Aussie goalkeeper Chris Sharpe discusses his move from Viborg to Koge in Denmark and his disappointing leg injury.
I'm counting down the days before the medical staff here at Koge allow me to begin training again.
I'm about four weeks away from resuming training after fracturing my leg in a challenge earlier this season away against Braband IF.
It's bloody frustrating as I was really beginning to enjoy myself. I came here from Viborg as the club's No1 and had done well in the opening four games of the season before this injury. I wasn't too impressed about how it happened, I must admit. The Braband player saw I had beaten him for the ball and came in with both feet across my left knee. I knew straight away it wasn't good. Our physio came on, I told him I wanted to play on, I tried to stand up and my leg wouldn't hold my weight. The Doc said it was my MCL or meniscus, but when we got the scan results back I had multiple fractures at the top of my tibia just below my knee. Diagnosis - 8-10 weeks out. Bloody 'ell!
It's a very hard pill to swallow, especially as I was feeling in fantastic nick going into that Braband game.
A major reason for that was the support of the Koge fans - which is the still the same today. When I go out for the milk in the morning, there's always people in the shops asking me how the injury is coming along and wishing me all the best. Indeed, apart from the injury, the move has been fantastic for me.
Just before our winter break in December last year, the Viborg president approached me to say they had received an enquiry about me from Koge, he asked if I would be interested, I said of course but only to play as the No1. That's what Koge were looking for, I went home to Sydney for my break and left it up to Viborg to sort out the details of the move and I just waited for the offer.
I was happy with what they produced and Viborg were very happy from there end. It was hard to leave Viborg, but I needed to play week in, week out.
Going from an understudy at Viborg to outright first-choice with Koge has been a great test for me.
It's a great feeling, obviously, to be the outright No1 and something every goalkeeper works hard to establish. Coming from a big club here in Denmark like Viborg, where you are expected to perform no matter if you�re first, second or third choice, to Koge were I came in as the No1, the transition was quite smooth. I just had to make sure I maintained the high quality I felt I was producing at Viborg.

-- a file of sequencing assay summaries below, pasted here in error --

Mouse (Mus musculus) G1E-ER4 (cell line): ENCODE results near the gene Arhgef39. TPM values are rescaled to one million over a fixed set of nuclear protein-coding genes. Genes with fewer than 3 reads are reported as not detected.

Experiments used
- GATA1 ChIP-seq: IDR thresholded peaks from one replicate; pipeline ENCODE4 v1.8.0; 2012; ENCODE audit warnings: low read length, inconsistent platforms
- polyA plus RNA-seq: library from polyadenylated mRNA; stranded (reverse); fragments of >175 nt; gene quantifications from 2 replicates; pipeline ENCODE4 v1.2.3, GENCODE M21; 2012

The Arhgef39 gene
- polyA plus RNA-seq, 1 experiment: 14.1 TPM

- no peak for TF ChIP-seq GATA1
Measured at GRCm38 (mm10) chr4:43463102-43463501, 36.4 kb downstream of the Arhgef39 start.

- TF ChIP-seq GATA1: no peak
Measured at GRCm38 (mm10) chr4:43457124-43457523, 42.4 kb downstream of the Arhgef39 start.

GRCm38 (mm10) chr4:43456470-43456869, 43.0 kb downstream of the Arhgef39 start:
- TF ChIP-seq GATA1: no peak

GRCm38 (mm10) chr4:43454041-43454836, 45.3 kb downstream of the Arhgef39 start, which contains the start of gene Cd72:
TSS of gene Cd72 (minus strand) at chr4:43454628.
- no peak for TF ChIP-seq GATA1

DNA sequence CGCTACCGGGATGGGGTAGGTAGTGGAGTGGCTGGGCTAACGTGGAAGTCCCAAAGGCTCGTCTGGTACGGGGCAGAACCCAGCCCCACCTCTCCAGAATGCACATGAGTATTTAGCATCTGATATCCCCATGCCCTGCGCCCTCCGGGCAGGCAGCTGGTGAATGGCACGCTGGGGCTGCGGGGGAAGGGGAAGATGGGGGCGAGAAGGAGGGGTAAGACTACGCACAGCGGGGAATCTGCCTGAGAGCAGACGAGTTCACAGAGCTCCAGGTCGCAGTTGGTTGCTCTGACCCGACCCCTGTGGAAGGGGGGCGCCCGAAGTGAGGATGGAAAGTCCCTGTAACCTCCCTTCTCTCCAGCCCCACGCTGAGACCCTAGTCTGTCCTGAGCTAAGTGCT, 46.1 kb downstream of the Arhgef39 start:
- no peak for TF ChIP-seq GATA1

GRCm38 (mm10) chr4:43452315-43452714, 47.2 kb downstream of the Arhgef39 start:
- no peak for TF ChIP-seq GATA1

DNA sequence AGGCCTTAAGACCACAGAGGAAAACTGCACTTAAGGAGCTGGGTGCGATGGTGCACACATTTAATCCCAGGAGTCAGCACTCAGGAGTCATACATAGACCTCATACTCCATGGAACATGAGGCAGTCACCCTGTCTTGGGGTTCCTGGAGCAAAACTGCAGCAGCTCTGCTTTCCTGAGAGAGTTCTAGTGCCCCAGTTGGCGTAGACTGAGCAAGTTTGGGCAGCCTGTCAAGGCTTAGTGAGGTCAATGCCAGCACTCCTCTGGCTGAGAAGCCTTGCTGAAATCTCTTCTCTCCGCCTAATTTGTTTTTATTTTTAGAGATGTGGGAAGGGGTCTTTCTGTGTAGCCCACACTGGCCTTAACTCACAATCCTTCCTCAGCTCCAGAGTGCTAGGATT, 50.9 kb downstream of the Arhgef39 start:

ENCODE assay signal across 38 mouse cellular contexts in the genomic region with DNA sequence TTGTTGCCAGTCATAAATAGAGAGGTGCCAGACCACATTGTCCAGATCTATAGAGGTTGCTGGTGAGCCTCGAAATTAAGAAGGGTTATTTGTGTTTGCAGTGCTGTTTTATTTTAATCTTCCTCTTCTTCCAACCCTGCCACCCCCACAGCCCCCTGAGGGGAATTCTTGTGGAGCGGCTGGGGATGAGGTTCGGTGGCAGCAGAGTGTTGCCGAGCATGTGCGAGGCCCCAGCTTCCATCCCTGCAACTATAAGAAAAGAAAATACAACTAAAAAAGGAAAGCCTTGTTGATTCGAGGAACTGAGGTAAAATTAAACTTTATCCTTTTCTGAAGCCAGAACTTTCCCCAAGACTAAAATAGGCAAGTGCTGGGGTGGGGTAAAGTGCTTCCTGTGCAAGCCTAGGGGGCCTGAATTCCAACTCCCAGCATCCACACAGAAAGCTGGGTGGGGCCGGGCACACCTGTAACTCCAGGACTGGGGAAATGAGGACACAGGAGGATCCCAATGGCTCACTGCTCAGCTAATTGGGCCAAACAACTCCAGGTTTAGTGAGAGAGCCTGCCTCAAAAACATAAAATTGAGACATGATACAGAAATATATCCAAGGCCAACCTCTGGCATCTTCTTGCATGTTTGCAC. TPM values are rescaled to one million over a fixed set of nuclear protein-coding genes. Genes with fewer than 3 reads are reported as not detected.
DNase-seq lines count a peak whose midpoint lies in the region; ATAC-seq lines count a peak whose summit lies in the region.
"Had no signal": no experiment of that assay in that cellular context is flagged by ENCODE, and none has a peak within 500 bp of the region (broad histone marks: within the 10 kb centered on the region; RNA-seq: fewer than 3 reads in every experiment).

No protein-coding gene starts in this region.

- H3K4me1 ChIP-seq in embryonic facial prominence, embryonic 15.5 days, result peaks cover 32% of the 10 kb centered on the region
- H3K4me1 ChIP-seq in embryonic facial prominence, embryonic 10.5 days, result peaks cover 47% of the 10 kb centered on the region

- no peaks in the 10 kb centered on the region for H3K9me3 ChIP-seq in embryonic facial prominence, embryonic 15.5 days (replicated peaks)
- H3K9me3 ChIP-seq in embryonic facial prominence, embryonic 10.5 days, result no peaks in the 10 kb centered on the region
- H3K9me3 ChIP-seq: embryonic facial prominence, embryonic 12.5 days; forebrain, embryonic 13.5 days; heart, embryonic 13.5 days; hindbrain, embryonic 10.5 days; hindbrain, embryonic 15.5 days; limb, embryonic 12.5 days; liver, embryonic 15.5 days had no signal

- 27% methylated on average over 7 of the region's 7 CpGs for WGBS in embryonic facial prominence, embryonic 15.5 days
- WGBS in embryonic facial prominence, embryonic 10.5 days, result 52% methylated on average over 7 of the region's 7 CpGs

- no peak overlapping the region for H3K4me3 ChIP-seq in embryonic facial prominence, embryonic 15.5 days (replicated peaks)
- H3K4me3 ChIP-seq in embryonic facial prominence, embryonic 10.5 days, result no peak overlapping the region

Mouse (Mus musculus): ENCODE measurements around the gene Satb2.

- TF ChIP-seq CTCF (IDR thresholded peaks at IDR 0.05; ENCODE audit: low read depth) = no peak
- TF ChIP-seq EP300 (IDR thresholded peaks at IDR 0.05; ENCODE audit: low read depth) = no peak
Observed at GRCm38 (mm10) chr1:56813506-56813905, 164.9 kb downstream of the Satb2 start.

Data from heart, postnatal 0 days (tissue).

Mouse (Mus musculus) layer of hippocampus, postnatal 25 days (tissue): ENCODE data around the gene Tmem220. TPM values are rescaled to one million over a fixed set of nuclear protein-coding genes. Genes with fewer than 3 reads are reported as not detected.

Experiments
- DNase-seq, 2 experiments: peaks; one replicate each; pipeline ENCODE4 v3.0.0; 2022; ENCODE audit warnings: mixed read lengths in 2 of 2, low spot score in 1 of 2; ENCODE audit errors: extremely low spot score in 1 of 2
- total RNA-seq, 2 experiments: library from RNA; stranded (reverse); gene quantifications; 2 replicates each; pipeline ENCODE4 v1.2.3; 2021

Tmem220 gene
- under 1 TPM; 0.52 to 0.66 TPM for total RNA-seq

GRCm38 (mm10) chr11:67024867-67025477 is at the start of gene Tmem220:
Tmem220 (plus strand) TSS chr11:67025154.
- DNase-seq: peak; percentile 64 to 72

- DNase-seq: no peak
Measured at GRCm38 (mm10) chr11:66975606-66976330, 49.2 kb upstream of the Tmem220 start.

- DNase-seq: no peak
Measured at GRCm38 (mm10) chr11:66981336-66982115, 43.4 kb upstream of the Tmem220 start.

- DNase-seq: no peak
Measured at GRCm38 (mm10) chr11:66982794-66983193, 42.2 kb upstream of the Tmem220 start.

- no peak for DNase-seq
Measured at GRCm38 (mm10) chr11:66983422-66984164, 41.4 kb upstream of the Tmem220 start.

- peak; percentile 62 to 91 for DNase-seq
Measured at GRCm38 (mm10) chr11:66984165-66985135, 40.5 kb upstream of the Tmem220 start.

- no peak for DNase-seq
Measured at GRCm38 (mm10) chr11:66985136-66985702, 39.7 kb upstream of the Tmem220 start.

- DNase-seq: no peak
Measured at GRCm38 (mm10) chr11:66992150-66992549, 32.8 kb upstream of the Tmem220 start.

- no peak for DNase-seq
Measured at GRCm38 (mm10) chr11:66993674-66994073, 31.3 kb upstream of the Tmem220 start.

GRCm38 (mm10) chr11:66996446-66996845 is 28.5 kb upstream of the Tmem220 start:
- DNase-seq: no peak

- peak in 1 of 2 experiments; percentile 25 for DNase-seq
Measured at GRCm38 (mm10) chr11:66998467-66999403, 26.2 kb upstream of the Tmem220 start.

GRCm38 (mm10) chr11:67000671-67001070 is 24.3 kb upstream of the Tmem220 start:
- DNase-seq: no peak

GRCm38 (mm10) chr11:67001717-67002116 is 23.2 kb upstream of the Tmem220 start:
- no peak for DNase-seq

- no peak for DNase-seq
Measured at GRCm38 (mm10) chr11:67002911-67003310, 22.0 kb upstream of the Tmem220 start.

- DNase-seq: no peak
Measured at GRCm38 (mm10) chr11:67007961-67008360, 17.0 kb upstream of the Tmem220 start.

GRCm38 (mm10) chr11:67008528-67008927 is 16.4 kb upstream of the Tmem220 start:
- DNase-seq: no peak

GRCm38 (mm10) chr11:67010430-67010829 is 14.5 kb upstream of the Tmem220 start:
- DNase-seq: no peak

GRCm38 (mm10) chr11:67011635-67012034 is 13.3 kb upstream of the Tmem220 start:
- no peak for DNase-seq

The media have been good to me and I knew I was going to be watched very closely as I they expect big things from their keepers after the success of Nenad Novakovic, who�s now at Reggina. So I knew the pressure was on! But I love that feeling and that's when I produce my best.
The fans have been tremendous to me, I had a very strong preseason and I think everyone was very happy to see they had another reliable keeper.
Koge are a great crowd to play in front of and the "Ozzie, Ozzie, Ozzie" chant has become very popular - which is always great to hear.
Y'know, a transfer can be affected by what happens off the field - but I can report that my move was very, very easy. Koge is about three hours east of Viborg. So I had to move house. But I am now only 20 minutes away from Copenhagen and have one of the lads living next door. The boys have been great in the way they've welcomed me.
The gaffer here at Koge is a hero for the Danes - Henrik Larsen - the winner of the 1992 European Championships with Denmark and the leading scorer for that campaign. He is very popular here in Denmark. He is very knowledgeable, as you would imagine, about football. He is a young coach and has a great relationship with his players. Danny Jung is our assistant coach, he is a former SAS Liga player and is a great character in the dressing room. We have a good mixture of young and old lads in our squad. As I said, they're a great bunch and have really made me feel welcome here.
While I'm nursing this injury, we're already talking about me extending my stay here.
I have until the summer on my contract. We had discussed extending it for a further year or two last month, but I wanted to wait and concentrate on promotion before we got down to the minor details.
There's still an outside chance we can win promotion. Unfortunately the club were docked three points for late payment of wages earlier this season, which in the end could be mean us missing out on going up.
But there's still enough points available to stage something dramatic and with the Koge fans behind us, nothing can be ruled out.